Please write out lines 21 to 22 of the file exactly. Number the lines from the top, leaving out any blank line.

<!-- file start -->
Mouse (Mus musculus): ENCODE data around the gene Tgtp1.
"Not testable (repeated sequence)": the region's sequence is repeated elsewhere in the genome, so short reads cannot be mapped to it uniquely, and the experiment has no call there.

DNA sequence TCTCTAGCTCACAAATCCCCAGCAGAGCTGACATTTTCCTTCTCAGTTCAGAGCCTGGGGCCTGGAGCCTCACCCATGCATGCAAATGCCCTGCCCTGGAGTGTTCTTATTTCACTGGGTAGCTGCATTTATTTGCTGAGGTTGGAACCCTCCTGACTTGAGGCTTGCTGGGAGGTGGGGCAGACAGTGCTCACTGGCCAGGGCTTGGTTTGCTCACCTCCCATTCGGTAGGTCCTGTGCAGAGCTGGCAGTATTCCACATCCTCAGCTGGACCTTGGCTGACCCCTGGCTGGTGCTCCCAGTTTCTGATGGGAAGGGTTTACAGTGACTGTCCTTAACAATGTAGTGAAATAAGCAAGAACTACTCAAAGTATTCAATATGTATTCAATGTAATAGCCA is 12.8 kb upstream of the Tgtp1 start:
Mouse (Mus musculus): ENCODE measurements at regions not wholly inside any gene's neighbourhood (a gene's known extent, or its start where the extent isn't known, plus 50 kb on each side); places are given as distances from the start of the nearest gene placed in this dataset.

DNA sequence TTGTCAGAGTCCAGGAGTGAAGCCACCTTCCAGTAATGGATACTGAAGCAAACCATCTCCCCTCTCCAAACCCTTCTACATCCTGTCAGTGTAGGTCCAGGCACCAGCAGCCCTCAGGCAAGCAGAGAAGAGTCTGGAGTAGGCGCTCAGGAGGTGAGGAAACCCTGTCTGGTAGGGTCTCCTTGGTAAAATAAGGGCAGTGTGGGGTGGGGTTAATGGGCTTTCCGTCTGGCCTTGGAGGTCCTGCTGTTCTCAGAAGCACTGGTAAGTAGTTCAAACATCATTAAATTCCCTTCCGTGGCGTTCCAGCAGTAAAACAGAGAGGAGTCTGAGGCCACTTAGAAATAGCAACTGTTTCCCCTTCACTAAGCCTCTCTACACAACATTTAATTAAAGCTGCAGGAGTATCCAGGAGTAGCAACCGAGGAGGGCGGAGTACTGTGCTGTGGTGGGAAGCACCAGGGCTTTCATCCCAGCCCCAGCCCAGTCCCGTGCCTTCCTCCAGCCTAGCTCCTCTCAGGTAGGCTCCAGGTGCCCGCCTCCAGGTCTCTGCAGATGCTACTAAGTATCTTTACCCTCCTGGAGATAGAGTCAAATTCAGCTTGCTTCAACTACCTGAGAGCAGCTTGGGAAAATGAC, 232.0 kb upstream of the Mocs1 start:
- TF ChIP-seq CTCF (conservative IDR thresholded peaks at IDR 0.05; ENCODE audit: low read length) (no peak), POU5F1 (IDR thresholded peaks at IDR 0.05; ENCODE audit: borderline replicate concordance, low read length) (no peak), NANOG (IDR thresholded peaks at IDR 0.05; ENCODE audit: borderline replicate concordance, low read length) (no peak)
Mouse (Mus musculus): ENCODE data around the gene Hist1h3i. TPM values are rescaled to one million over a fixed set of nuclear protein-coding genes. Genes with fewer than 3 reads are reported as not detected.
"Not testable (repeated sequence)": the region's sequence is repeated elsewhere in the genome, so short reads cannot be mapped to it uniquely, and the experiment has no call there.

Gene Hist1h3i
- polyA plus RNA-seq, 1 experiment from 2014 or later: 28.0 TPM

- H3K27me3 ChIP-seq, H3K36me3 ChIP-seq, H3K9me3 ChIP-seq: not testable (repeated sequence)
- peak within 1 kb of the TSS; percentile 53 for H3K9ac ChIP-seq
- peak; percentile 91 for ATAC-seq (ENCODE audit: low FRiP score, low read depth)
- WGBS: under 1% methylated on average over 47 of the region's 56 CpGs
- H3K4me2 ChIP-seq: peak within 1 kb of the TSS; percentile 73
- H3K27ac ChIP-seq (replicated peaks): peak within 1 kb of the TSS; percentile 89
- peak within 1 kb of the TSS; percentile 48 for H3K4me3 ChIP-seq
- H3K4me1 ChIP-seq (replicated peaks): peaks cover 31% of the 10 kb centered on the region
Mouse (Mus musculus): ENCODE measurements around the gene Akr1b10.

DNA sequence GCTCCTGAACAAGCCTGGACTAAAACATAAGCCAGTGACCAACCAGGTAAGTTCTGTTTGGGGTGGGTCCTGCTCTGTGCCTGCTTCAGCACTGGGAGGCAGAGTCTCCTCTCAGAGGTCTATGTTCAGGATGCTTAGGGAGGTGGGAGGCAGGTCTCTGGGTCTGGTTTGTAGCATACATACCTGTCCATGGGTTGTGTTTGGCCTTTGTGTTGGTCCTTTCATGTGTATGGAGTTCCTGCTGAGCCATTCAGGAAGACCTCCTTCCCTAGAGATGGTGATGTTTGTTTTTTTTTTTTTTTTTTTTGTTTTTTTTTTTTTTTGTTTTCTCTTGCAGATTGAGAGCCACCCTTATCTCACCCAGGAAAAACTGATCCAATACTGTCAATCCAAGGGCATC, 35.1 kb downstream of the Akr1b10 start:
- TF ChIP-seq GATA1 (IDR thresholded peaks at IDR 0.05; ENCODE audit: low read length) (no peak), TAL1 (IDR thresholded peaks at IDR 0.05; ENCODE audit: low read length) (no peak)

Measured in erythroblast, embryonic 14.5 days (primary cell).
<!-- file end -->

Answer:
- TF ChIP-seq GATA1 (IDR thresholded peaks at IDR 0.05; ENCODE audit: low read length) (no peak), TAL1 (IDR thresholded peaks at IDR 0.05; ENCODE audit: low read length) (no peak)

Measured in erythroblast, embryonic 14.5 days (primary cell).